NFL Draft: What if Arizona Cardinals don't land Marvin Harrison Jr.?


What if the Arizona Cardinals don’t select Marvin Harrison Jr. in 2024 NFL Draft?

Feb 18, 2024, 9:45 AM | Updated: Feb 26, 2024, 2:22 pm

Joe Alt during a game against Cal...

Joe Alt #76 of the Notre Dame Fighting Irish in action against the California Golden Bears during the second half at Notre Dame Stadium on September 17, 2022 in South Bend, Indiana. (Photo by Michael Reaves/Getty Images)

(Photo by Michael Reaves/Getty Images)

Everything lines up pretty well when it comes down to the Arizona Cardinals and Marvin Harrison Jr. joining forces at the 2024 NFL Draft this April.

The franchise, which holds the No. 4 overall pick, is in search of its next cornerstone and from every indication, Harrison could be just that for Arizona.

It almost seems too good to be true.

While most analysts see Harrison in the desert, anything can happen come draft night, including the wideout heading somewhere not named Arizona when the first round is all said and done.

But just because Harrison could potentially be off the board when the Cardinals are on the clock doesn’t mean Arizona can’t walk away with an impact player (or more).

A look at some of the non-Harrison avenues Arizona could traverse this April:

The Arizona Cardinals trade the fourth overall pick in the 2024 NFL Draft

For the Harrison-or-bust line of thinkers, this option probably best suits you.

And honestly, it really comes down to what the Chicago Bears do with the first overall pick.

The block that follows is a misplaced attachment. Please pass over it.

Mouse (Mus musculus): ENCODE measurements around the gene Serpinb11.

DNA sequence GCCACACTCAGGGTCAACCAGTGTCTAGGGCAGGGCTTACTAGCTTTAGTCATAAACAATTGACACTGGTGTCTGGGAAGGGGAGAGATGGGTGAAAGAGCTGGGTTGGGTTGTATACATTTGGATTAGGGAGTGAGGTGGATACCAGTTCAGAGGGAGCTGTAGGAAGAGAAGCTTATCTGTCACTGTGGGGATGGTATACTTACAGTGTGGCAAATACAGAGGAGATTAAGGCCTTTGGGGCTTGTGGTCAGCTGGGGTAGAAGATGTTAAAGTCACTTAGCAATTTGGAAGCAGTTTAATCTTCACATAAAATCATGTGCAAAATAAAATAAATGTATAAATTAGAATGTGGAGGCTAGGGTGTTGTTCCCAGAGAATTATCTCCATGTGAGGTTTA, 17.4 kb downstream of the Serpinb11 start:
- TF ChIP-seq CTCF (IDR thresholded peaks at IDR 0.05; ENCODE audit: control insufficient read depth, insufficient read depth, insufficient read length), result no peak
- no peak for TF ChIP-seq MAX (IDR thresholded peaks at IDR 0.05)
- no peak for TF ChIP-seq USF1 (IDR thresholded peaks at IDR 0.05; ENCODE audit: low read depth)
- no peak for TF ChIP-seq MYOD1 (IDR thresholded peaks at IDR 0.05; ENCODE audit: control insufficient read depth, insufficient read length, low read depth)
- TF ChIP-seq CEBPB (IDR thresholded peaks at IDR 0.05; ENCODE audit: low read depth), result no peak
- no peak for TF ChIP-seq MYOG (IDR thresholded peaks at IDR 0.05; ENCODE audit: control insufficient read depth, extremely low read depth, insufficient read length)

Despite 2021 first-round pick and quarterback Justin Fields currently on the roster, there’s a good chance the Bears reset at signal caller with USC’s Caleb Williams or North Carolina’s Drake Maye. It would also mean a reset in terms of paying a quarterback on a rookie contract as opposed to having to hand Fields a contract extension not that long down the road.

Chicago going quarterback would mean Harrison is one step closer to becoming a Cardinal, with both the Washington Commanders and New England Patriots in desperate need of signal callers.

But if Bears head coach Matt Eberflus, new offensive coordinator Shane Waldron and Fields believe they can make it work in the Windy City, that could spell the end of the Harrison sweepstakes for the Cardinals.

What better way to build confidence with Fields than by giving him a 6-foot-4 ball magnet?

If that scenario plays out — there’s obviously still a way for the first three picks to be QB-QB-QB if Chicago decides to trade the first overall pick (again) to a team in need of a signal caller — than all eyes turn to the handful of teams looking to move up to land their franchise quarterback.

They include the Atlanta Falcons (No. 8), Minnesota Vikings (No. 11), Las Vegas Raiders (No. 13) and Denver Broncos (No. 12).

Much like we saw last year, moving down into that range off a top 5 pick would likely ensure not only a first-round swap and more in 2024, but an additional first-rounder in 2025 with potential for extra picks.

It all comes down to how general manager Monti Ossenfort cooks if given this scenario.

The Cardinals still find their next No. 1 wide receiver at No. 4 overall

Missing out on Harrison might sting, but the potential consolation prize at wide receiver shouldn’t be anything to scoff at.

After Harrison, LSU’s Malik Nabers and Washington’s Rome Odunze are the next best options at wideout for the Cardinals if they decide to go that route at No. 4 overall.

Standing over 6-foot — Odunze (6-foot-3) holds a slight height advantage over Nabers (6-foot-1) — either one of the wide receivers would give quarterback Kyler Murray another big target in a pass-catching group that is currently headlined by Michael Wilson, Trey McBride and Rondale Moore with Hollywood Brown an unrestricted free agent and Greg Dortch an exclusive rights free agent.

Both Nabers and Odunze posted big years in 2023.

Across 13 games, Nabers averaged 17.6 yards per catch on his way to 1,569 yards and 14 touchdowns on 89 receptions. draft analyst Lance Zierlein’s NFL comparison for Nabers is Minnesota Vikings WR Justin Jefferson.

Zierlein writes: